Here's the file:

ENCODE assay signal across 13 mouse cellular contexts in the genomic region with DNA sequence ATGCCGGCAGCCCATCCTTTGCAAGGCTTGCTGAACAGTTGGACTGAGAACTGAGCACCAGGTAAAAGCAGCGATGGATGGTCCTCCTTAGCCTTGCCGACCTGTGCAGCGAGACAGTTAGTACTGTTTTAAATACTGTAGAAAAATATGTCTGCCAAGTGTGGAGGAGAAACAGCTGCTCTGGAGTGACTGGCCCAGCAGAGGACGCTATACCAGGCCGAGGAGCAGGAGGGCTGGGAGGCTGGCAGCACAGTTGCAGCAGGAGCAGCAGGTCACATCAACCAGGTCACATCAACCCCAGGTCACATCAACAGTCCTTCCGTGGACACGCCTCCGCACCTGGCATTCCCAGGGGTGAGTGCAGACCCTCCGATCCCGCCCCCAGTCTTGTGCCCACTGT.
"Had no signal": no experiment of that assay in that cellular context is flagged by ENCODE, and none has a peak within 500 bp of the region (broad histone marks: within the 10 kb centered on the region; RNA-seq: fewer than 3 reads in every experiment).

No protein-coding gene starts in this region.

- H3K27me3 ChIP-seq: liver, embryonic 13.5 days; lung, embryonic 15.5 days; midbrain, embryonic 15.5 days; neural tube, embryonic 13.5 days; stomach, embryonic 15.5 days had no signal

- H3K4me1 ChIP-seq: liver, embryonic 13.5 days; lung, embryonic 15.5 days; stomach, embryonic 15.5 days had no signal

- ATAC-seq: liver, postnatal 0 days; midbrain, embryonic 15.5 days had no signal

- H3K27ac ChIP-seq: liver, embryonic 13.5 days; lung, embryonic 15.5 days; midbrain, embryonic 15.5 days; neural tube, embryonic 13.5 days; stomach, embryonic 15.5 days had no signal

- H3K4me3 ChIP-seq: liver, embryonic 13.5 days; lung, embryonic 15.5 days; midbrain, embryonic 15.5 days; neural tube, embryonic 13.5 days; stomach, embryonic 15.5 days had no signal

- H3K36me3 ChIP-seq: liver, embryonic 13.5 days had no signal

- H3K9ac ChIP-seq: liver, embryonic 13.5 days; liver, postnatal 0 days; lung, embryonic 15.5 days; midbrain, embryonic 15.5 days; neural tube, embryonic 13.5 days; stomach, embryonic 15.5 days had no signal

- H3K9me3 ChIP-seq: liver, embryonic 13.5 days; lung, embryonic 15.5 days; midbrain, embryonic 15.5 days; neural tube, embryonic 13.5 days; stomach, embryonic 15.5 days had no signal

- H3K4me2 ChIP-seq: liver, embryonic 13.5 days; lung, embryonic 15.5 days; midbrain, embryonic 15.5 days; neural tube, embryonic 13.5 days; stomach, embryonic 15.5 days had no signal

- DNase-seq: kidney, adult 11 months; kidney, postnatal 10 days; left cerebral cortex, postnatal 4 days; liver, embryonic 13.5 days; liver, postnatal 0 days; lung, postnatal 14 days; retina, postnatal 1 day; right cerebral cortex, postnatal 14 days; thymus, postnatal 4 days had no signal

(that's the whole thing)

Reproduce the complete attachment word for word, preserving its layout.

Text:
ENCODE assay signal across 13 mouse cellular contexts in the genomic region with DNA sequence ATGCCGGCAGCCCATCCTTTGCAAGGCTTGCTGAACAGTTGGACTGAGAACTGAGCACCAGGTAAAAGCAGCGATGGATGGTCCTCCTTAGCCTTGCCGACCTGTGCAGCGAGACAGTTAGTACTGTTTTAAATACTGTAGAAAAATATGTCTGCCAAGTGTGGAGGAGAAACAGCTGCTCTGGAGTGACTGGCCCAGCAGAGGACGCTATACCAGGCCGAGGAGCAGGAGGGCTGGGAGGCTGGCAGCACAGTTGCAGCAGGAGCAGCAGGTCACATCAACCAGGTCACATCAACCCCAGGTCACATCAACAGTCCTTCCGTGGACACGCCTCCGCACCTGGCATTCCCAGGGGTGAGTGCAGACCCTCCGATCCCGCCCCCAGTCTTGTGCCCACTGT.
"Had no signal": no experiment of that assay in that cellular context is flagged by ENCODE, and none has a peak within 500 bp of the region (broad histone marks: within the 10 kb centered on the region; RNA-seq: fewer than 3 reads in every experiment).

No protein-coding gene starts in this region.

- H3K27me3 ChIP-seq: liver, embryonic 13.5 days; lung, embryonic 15.5 days; midbrain, embryonic 15.5 days; neural tube, embryonic 13.5 days; stomach, embryonic 15.5 days had no signal

- H3K4me1 ChIP-seq: liver, embryonic 13.5 days; lung, embryonic 15.5 days; stomach, embryonic 15.5 days had no signal

- ATAC-seq: liver, postnatal 0 days; midbrain, embryonic 15.5 days had no signal

- H3K27ac ChIP-seq: liver, embryonic 13.5 days; lung, embryonic 15.5 days; midbrain, embryonic 15.5 days; neural tube, embryonic 13.5 days; stomach, embryonic 15.5 days had no signal

- H3K4me3 ChIP-seq: liver, embryonic 13.5 days; lung, embryonic 15.5 days; midbrain, embryonic 15.5 days; neural tube, embryonic 13.5 days; stomach, embryonic 15.5 days had no signal

- H3K36me3 ChIP-seq: liver, embryonic 13.5 days had no signal

- H3K9ac ChIP-seq: liver, embryonic 13.5 days; liver, postnatal 0 days; lung, embryonic 15.5 days; midbrain, embryonic 15.5 days; neural tube, embryonic 13.5 days; stomach, embryonic 15.5 days had no signal

- H3K9me3 ChIP-seq: liver, embryonic 13.5 days; lung, embryonic 15.5 days; midbrain, embryonic 15.5 days; neural tube, embryonic 13.5 days; stomach, embryonic 15.5 days had no signal

- H3K4me2 ChIP-seq: liver, embryonic 13.5 days; lung, embryonic 15.5 days; midbrain, embryonic 15.5 days; neural tube, embryonic 13.5 days; stomach, embryonic 15.5 days had no signal

- DNase-seq: kidney, adult 11 months; kidney, postnatal 10 days; left cerebral cortex, postnatal 4 days; liver, embryonic 13.5 days; liver, postnatal 0 days; lung, postnatal 14 days; retina, postnatal 1 day; right cerebral cortex, postnatal 14 days; thymus, postnatal 4 days had no signal